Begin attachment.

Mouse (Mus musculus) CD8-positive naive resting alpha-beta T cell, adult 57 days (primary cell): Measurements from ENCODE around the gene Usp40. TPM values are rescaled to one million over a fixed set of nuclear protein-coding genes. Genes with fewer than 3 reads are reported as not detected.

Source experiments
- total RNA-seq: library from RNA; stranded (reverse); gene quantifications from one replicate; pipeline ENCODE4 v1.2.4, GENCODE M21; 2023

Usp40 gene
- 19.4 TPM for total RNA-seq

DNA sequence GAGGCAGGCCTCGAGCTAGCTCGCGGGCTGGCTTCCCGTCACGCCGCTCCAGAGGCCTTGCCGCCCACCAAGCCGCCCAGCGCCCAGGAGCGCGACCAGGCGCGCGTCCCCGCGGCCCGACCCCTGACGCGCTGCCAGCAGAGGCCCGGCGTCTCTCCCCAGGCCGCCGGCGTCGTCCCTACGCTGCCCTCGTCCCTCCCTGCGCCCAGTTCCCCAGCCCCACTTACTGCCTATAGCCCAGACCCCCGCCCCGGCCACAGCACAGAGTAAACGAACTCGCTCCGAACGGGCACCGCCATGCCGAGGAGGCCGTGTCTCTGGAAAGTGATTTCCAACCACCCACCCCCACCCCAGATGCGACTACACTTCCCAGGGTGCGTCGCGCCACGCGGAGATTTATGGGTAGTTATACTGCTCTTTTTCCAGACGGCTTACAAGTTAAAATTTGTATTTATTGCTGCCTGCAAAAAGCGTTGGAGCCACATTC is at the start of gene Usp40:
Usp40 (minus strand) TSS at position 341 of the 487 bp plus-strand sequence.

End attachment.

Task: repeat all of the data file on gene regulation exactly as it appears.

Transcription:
Mouse (Mus musculus) CD8-positive naive resting alpha-beta T cell, adult 57 days (primary cell): Measurements from ENCODE around the gene Usp40. TPM values are rescaled to one million over a fixed set of nuclear protein-coding genes. Genes with fewer than 3 reads are reported as not detected.

Source experiments
- total RNA-seq: library from RNA; stranded (reverse); gene quantifications from one replicate; pipeline ENCODE4 v1.2.4, GENCODE M21; 2023

Usp40 gene
- 19.4 TPM for total RNA-seq

DNA sequence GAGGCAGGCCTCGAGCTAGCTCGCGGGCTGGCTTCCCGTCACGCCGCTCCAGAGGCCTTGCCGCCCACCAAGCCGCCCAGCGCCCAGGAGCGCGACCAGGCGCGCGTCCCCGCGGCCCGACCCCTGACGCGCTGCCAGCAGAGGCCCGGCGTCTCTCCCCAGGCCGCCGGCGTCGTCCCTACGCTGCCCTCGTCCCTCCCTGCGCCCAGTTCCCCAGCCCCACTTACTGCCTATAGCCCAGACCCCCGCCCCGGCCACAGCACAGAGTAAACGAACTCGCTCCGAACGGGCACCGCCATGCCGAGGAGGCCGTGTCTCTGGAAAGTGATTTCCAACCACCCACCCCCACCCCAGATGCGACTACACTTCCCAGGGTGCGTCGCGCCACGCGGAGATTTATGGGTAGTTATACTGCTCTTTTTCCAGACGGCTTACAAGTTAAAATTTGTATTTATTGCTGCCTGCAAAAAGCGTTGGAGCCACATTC is at the start of gene Usp40:
Usp40 (minus strand) TSS at position 341 of the 487 bp plus-strand sequence.